“My wife had left me, and I had children at home,” relates Bill. “After a career in theatre and nighttime TV, I had to tell my agents, I need a job where I’m home every night.” My agent said, ‘How about a soap? They’re auditioning this week for a new character on Days of Our Lives.’ I thought, ‘Oh, My!’ I had never watched one, but thought maybe I could last on one. I auditioned, and it went well. Then they said, ‘Would you and Jed Allan (who was also up for the part) stand on the set and just let us look at you on camera?’ They chose me, but they later wrote the role of Don Craig for Jed, and he was wonderful!”

Once Bill was cast, he began on-screen as quite the bad guy. “He was planned to have a story with Sister Marie and get her defrocked. That was what I was there for,” laughs Hayes. “But then, the character of Susan Martin offered Doug $10,000, to go after Julie and break up her marriage to Scott Banning!” We did a scene, when Doug joined Julie and Scott Banning out to dinner. Doug was advising them on security on their stocks and bonds in order to steal Julie’s money! It was there that Bill Bell saw something. He scrapped my story and he scrapped Susan’s story, and he began to write a story for us.”

That led to the behind the scenes romance between Bill and Susan. “Everybody in the room was attracted to Bill,’ recounts Susan. “He was very handsome, sweet, appeared to have no ego and he was excited to be there, which after some years on a soap, some of the cast was a bit jaded. I was coming out of a 5-year relationship which had produced no ring and had required a great deal of attention. Then Billy comes along and we began to have these scenes written in together and it all became very clear to me.”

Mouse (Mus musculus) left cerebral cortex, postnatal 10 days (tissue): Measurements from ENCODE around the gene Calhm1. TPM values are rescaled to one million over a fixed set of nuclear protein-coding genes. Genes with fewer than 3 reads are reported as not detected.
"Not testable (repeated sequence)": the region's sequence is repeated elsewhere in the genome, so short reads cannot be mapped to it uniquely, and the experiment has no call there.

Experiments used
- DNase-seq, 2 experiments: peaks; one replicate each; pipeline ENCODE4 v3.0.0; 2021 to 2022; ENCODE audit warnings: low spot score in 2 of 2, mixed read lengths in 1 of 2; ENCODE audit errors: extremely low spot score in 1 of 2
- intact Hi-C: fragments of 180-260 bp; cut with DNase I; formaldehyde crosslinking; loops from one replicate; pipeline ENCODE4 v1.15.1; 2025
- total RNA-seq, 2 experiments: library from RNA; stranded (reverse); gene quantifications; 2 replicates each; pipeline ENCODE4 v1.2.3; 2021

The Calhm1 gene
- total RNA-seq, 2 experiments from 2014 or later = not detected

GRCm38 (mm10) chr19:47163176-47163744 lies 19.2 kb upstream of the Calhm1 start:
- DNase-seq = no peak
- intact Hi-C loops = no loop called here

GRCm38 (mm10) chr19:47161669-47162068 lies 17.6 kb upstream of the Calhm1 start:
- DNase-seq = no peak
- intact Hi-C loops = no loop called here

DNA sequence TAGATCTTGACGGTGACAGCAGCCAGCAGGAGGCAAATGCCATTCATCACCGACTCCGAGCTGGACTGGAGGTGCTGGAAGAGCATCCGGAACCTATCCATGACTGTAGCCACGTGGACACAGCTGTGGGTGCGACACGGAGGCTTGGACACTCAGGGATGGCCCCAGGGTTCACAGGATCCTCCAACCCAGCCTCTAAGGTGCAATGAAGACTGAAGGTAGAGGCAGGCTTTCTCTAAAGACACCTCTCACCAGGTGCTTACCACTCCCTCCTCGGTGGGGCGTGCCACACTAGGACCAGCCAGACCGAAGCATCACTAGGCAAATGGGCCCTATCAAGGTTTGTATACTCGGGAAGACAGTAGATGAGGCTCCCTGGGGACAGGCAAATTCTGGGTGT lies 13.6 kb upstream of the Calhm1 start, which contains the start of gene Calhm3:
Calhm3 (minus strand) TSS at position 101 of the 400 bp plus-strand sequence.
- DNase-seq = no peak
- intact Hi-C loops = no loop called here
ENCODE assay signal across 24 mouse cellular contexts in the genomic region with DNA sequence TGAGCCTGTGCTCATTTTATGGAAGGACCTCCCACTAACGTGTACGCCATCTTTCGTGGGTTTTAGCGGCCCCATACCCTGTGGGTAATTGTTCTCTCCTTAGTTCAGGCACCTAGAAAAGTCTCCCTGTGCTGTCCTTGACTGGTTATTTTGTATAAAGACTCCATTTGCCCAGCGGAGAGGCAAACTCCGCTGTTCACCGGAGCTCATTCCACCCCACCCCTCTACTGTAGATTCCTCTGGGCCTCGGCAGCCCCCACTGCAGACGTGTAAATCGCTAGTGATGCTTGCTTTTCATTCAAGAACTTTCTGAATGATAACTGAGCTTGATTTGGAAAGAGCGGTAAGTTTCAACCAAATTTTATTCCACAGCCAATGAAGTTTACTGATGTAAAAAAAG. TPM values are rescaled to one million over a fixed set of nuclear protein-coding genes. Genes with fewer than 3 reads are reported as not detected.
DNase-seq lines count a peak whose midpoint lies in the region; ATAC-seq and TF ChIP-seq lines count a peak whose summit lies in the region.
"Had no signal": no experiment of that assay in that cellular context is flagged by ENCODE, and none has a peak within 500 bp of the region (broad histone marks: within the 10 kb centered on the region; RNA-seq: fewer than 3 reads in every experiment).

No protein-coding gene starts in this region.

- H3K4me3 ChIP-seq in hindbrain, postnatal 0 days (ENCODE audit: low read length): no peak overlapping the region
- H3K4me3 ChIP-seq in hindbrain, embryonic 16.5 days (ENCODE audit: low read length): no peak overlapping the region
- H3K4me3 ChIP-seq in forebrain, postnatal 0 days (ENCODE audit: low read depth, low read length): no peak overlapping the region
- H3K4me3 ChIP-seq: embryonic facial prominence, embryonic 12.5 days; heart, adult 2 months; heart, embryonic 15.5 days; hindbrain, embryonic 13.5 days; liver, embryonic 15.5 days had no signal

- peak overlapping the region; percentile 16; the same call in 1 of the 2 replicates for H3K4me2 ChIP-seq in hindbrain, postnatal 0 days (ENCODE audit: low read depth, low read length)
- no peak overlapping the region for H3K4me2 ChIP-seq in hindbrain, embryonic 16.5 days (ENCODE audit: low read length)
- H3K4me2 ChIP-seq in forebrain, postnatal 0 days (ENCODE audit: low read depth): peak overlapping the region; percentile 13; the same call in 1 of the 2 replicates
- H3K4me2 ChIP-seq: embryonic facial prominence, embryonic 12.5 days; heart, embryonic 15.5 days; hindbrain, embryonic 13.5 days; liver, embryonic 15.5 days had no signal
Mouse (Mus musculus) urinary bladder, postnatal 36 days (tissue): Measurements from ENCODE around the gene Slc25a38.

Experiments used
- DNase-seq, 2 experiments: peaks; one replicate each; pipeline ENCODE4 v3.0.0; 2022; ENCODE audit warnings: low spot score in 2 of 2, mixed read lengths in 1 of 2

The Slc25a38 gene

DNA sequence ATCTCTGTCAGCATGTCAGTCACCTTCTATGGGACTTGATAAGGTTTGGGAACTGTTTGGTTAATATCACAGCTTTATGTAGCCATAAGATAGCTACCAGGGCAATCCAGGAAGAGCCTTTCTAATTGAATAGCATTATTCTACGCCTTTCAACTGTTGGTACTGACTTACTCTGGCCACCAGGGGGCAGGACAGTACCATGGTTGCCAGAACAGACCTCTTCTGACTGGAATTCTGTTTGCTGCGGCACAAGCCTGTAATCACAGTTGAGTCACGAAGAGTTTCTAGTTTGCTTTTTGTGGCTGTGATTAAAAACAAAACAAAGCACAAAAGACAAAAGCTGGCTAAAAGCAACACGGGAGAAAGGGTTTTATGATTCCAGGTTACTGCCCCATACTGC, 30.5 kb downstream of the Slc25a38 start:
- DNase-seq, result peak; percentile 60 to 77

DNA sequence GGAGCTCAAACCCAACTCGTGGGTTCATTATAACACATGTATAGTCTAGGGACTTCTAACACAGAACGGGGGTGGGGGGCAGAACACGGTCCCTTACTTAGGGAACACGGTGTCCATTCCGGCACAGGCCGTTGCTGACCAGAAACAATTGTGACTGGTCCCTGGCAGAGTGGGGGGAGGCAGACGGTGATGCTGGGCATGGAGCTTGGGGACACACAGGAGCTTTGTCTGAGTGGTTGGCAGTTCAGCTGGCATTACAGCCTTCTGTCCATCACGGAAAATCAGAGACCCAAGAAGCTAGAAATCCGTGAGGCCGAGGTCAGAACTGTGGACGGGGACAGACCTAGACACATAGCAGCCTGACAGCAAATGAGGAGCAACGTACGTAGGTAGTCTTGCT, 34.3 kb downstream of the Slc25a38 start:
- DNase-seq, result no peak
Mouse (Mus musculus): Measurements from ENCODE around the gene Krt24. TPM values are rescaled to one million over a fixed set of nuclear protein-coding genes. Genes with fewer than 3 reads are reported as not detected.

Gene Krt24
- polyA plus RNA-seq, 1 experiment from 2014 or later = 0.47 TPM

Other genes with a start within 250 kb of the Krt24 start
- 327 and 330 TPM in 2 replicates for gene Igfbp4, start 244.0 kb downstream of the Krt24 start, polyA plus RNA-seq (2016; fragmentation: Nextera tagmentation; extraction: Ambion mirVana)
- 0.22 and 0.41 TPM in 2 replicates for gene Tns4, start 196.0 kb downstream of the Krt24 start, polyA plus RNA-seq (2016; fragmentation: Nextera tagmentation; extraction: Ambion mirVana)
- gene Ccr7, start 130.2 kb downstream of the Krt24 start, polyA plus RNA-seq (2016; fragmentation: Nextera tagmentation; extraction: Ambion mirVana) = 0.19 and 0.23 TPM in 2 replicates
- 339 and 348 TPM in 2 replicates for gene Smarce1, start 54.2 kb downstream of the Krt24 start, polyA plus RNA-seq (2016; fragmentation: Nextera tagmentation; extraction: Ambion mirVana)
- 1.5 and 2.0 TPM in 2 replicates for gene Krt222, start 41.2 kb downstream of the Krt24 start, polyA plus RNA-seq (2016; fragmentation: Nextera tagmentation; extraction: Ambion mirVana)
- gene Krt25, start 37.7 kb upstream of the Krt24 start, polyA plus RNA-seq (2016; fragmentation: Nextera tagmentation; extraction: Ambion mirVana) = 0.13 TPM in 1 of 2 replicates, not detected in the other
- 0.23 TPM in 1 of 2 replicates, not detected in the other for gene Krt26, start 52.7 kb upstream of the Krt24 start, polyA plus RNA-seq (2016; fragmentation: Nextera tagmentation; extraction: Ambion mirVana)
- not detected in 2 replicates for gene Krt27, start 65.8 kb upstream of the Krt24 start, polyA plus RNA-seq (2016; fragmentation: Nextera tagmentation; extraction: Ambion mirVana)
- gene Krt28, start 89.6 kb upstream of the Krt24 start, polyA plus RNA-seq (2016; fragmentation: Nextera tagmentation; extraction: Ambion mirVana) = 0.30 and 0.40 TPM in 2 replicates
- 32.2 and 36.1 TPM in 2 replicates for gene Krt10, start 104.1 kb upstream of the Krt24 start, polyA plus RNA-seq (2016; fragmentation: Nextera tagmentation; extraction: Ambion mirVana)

Bill Hayes

“There was a point early on I knew there was an attraction between us,” Bill adds. “We spent time together running lines. When my wife ran away I was very angry. I didn’t want to have a relationship. If a girl looked at me with goo-goo in her eyes, I would run the other way. In 1974, my parents celebrated 50 years of marriage, which was an affirmation for me. I turned to Susan and said, ‘How about a week from Saturday?’ She said, ‘Yes.’”